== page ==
- Atlantic Basin - western Atlantic ocean from Lesser Antilles to west coast of Africa
- East Coast - covers the Eastern Seaboard of the United States
- Caribbean - Caribbean Sea east of Central America, north of South America
- Gulf - east coast of Mexico, northwest of Cuba to west coast of Florida
Hurricane Irma is the strongest, most intense hurricane ever to exist in the section known as the Atlantic Basin, with sustained winds of 185 mph and atmospheric pressure of 913 barometers, Vrydaghs said. But not the strongest if you look at the entire Atlantic Ocean region, including the Gulf of Mexico, Caribbean, and East Coast sections.
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Here’s how Hurricane Irma stacks up among all hurricanes in the entire Atlantic region:
#1: Hurricane Wilma - 185 mph winds, 882 pressure (October 2005, Florida)
#2: Hurricane Allen - 190 mph winds, 899 pressure (August 1980, Texas)
#3: Hurricane Irma - 185 mph winds, 913 pressure
The severity and intensity of hurricanes is determined by two factors -- atmospheric pressure and wind speeds. The lower the atmospheric pressure, the more intense a storm becomes. As pressure rises, a storm begins to weaken, Vrydaghs said.
What is atmospheric pressure?
It’s sometimes referred to as barometric pressure, and for the most part is the same. Think of it as the weight of the air on the Earth.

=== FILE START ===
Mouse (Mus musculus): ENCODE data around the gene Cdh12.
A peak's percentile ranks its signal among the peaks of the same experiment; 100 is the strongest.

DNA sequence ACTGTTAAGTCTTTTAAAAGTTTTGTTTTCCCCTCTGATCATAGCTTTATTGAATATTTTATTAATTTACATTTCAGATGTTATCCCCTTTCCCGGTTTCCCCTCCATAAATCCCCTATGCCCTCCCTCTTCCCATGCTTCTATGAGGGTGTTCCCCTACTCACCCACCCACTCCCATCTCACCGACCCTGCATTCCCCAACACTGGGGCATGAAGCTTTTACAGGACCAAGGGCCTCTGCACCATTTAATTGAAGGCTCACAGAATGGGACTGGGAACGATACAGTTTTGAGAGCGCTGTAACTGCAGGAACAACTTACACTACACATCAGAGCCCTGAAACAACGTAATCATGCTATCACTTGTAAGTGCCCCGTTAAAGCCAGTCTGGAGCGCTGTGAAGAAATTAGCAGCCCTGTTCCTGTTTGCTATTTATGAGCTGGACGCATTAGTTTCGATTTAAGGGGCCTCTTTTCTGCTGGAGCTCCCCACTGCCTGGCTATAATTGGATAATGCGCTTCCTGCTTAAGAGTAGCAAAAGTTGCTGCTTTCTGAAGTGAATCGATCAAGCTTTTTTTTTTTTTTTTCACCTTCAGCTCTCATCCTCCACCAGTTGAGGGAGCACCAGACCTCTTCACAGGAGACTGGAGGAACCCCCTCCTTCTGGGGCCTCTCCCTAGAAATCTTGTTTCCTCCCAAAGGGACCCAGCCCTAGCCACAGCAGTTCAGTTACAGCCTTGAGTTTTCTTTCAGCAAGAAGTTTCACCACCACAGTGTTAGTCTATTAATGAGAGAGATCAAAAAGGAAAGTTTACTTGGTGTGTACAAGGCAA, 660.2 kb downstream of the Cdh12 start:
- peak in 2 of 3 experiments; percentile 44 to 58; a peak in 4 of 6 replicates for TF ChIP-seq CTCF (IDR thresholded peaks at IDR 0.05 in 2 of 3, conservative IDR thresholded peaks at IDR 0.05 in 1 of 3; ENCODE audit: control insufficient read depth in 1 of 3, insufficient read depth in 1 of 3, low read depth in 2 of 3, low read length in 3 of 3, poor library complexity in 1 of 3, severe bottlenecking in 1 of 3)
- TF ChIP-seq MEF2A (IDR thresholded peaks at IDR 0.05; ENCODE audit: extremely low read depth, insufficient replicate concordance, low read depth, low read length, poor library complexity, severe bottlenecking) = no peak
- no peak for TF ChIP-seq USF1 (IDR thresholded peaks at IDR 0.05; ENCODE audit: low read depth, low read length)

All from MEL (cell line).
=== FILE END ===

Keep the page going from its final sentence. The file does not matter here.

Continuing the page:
If Hurricane Irma strikes the United States at its current intensity, it would become only the fourth Category 5 storm to hit the U.S. mainland since 1851, according to the National Hurricane Center.
Here’s a list of Category 5 storms that have struck the U.S. mainland:
- Florida Keys Hurricane, 1935 (no recorded wind speed data)
- Hurricane Camille, 1969 (200 mph winds, 909 pressure)
- Hurricane Andrew, 1992 (Category 4 to Category 5 in 2005, 145 mph winds, 922 pressure)
Source: National Hurricane Center
In this geocolor image captured by GOES-16 and released by the National Oceanic and Atmospheric Administration (NOAA), Hurricane Irma approaches Anguilla on Wednesday, Sept. 6, 2017. The most powerful Atlantic Ocean hurricane in recorded history has roared into the Caribbean, its winds ripping off roofs and knocking out phones. It's on a path toward Puerto Rico, the Dominican Republic, Haiti and Cuba before possibly hitting Florida. (NOAA via AP)